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A Robot Named 'Tappy': Huawei Conspired To Steal T-Mobile's Trade Secrets, Says DOJ

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A Justice Department indictment unsealed on Monday details an alleged conspiracy by the Chinese device maker Huawei to steal the details of a T-Mobile robot. Here, a woman uses her smartphone outside a Huawei store in Beijing on Tuesday.
Wang Zhao, AFP/Getty Images

A Justice Department indictment unsealed on Monday details an alleged conspiracy by the Chinese device maker Huawei to steal the details of a T-Mobile robot. Here, a woman uses her smartphone outside a Huawei store in Beijing on Tuesday.

The Justice Department unsealed two separate indictments of Chinese telecom device maker Huawei on Monday. But only one of them reads like the script of a slapstick caper movie.

That would be the one that describes the U.S. government's case alleging that Huawei stole trade secrets from T-Mobile, the wireless service company.

In the indictment, the government says that between June 2012 and September 2014, Huawei repeatedly made efforts to steal information about the design of a T-Mobile robot. The robot's name, adorably, is "Tappy."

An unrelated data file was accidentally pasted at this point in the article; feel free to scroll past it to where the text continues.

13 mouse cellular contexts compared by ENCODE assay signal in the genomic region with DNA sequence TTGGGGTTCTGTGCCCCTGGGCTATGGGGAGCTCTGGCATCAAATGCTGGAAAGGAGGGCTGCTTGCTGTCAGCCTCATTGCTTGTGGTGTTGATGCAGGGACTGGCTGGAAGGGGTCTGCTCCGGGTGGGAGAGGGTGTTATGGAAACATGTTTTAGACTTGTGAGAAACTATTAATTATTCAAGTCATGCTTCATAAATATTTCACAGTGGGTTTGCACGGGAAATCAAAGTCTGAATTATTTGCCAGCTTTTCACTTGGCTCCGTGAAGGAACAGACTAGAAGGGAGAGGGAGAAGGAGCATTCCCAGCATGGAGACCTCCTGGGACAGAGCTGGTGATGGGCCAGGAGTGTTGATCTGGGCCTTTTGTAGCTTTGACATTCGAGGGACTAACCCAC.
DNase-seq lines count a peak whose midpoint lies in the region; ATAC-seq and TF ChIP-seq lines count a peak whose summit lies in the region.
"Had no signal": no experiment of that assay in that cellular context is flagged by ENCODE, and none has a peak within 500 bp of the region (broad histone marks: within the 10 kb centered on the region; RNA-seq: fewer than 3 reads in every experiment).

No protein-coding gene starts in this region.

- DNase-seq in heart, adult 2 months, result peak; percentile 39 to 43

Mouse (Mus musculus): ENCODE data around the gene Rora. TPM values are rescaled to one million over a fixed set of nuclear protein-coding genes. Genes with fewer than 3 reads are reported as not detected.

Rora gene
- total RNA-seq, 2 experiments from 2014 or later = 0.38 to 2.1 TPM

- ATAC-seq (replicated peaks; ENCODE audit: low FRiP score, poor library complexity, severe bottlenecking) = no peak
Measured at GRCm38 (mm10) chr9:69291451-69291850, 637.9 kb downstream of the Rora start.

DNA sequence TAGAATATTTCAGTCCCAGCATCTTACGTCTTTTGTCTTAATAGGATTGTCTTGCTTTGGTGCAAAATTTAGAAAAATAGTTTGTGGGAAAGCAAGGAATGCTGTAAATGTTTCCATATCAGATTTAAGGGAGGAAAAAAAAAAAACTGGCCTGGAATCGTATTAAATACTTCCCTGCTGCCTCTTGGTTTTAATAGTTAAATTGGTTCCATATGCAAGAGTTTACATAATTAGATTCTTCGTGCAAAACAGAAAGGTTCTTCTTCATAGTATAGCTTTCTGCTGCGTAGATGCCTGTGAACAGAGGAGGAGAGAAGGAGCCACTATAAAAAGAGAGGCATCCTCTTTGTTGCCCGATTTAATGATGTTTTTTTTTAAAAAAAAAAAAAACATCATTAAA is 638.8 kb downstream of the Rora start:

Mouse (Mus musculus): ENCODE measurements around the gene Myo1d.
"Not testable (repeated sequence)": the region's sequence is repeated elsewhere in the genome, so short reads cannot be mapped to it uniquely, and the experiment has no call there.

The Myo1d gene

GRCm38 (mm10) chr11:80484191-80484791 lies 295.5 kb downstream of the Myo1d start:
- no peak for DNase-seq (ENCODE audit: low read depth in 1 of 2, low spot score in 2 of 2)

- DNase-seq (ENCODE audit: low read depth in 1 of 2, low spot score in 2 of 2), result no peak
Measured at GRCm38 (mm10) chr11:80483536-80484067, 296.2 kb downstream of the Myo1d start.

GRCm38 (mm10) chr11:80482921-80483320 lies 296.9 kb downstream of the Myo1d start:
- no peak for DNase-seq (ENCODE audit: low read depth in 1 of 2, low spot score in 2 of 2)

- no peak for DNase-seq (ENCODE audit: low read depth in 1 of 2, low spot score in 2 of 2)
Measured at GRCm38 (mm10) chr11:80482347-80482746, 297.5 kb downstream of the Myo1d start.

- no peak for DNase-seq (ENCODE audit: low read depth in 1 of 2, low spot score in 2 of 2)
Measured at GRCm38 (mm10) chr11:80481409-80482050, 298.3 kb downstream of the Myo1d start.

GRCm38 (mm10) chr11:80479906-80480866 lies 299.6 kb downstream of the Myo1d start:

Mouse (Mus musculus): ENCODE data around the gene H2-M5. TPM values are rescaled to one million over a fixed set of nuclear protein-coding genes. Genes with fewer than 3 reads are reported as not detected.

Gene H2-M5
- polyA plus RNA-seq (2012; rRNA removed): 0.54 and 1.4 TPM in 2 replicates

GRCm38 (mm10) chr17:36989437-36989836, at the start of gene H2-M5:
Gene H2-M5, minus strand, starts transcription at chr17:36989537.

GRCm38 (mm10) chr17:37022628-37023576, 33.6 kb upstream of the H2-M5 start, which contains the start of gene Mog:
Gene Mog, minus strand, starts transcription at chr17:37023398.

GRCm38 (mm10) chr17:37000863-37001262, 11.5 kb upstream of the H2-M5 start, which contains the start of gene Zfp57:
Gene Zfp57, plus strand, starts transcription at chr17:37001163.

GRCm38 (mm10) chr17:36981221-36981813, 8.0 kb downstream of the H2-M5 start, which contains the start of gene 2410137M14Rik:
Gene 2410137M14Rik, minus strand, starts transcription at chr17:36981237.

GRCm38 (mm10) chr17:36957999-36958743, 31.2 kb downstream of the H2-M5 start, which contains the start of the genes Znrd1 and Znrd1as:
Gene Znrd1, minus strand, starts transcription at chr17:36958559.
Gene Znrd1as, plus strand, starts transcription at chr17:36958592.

We would like to include a photo here of Tappy, but photographing the robot is expressly prohibited by T-Mobile, and Tappy is kept under very tight security in a lab at T-Mobile headquarters in Bellevue, Wash.

Tappy's job is to test devices before they go to market. With a rubber-tipped robotic arm, it touches the device screen, imitating a human using the phone — while at the same time tracking problems, measuring how long tasks take to complete, and monitoring how much battery is drained by each task.

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At least at the time of the events in the indictment, Tappy was apparently the envy of other mobile companies, and only T-Mobile employees were allowed to operate Tappy. But eventually the company allowed employees from its phone suppliers to access and operate the robot – so long as they signed nondisclosure and confidentiality agreements. Those agreements specifically barred suppliers' employees from attempting to reverse engineer Tappy, or to take photos or videos of it.

Meanwhile, Huawei China was reportedly trying to build its own device-testing robot — named, less cutely, "xDeviceRobot" — and it was not finding much success. And Huawei's devices weren't faring well on T-Mobile's Tappy tests, failing more often than devices made by competitors.

In May 2012, Huawei USA asked if Huawei China could license the Tappy technology, and T-Mobile said no.

That's when Huawei began attempting to steal the design secrets of Tappy, according to the indictment.

On a June 2012 conference call, a Huawei China engineer made a list of questions for Huawei USA employees to answer, including technical specifications, photos from multiple angles, and component serial numbers.

Two months later, T-Mobile granted access to Huawei USA's engineers so they could test Huawei's phones before releasing them. Those engineers started asking questions about Tappy's workings to the T-Mobile engineers, who weren't forthcoming.